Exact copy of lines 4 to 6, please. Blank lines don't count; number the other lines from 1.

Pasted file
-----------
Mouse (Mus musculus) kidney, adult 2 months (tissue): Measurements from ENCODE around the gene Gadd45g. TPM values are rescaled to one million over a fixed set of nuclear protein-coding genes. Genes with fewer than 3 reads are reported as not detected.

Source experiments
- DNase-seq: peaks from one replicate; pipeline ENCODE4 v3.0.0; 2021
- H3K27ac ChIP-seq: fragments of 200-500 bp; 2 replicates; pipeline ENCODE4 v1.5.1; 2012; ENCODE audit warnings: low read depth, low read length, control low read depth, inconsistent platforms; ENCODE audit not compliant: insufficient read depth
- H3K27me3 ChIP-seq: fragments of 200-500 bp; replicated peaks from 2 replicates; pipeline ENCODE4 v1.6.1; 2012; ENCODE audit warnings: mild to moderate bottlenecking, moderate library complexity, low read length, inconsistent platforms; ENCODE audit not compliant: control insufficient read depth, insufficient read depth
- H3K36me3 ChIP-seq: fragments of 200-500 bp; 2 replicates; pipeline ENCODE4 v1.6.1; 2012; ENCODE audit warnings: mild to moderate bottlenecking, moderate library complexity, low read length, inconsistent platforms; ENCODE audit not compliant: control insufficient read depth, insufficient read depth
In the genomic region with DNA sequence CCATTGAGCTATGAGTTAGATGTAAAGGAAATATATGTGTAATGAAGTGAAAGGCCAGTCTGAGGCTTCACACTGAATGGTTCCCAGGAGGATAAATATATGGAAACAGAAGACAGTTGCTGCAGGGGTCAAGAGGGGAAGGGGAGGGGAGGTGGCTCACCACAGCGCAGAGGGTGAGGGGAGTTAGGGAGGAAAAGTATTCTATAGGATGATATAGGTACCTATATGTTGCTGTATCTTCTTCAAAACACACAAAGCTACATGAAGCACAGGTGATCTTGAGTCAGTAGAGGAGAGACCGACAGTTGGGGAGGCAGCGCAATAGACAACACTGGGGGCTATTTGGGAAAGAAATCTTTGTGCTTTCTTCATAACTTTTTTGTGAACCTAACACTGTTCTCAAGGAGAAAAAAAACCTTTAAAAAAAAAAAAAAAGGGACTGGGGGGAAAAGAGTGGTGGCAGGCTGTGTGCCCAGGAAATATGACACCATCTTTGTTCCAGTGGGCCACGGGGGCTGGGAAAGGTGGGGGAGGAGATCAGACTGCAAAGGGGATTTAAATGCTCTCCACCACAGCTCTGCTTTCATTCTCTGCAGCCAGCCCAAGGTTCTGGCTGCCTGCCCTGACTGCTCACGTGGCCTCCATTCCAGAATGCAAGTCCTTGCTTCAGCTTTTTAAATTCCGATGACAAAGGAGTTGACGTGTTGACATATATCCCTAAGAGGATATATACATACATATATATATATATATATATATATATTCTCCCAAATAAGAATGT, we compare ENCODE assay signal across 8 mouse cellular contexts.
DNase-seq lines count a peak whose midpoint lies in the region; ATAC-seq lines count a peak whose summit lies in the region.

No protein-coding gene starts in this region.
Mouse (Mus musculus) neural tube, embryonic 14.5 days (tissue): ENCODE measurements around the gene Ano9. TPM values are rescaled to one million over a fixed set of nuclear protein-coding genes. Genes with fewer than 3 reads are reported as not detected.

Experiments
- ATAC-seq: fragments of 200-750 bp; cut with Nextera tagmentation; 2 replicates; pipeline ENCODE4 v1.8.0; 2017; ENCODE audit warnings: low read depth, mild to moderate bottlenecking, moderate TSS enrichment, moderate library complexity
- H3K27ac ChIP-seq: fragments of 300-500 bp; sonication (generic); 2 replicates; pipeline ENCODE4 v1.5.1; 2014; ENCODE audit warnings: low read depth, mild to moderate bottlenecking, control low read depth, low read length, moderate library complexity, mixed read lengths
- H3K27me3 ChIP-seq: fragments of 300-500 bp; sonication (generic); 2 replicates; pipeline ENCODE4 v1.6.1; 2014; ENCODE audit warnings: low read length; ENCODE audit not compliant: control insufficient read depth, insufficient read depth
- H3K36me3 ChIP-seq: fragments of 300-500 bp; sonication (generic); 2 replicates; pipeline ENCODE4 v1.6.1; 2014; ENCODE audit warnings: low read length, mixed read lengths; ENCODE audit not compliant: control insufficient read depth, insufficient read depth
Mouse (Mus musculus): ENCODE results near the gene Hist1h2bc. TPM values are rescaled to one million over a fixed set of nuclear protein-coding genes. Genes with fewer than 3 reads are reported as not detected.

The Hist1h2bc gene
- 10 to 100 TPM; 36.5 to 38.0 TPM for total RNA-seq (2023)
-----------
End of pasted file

- H3K27ac ChIP-seq: fragments of 200-500 bp; 2 replicates; pipeline ENCODE4 v1.5.1; 2012; ENCODE audit warnings: low read depth, low read length, control low read depth, inconsistent platforms; ENCODE audit not compliant: insufficient read depth
- H3K27me3 ChIP-seq: fragments of 200-500 bp; replicated peaks from 2 replicates; pipeline ENCODE4 v1.6.1; 2012; ENCODE audit warnings: mild to moderate bottlenecking, moderate library complexity, low read length, inconsistent platforms; ENCODE audit not compliant: control insufficient read depth, insufficient read depth
- H3K36me3 ChIP-seq: fragments of 200-500 bp; 2 replicates; pipeline ENCODE4 v1.6.1; 2012; ENCODE audit warnings: mild to moderate bottlenecking, moderate library complexity, low read length, inconsistent platforms; ENCODE audit not compliant: control insufficient read depth, insufficient read depth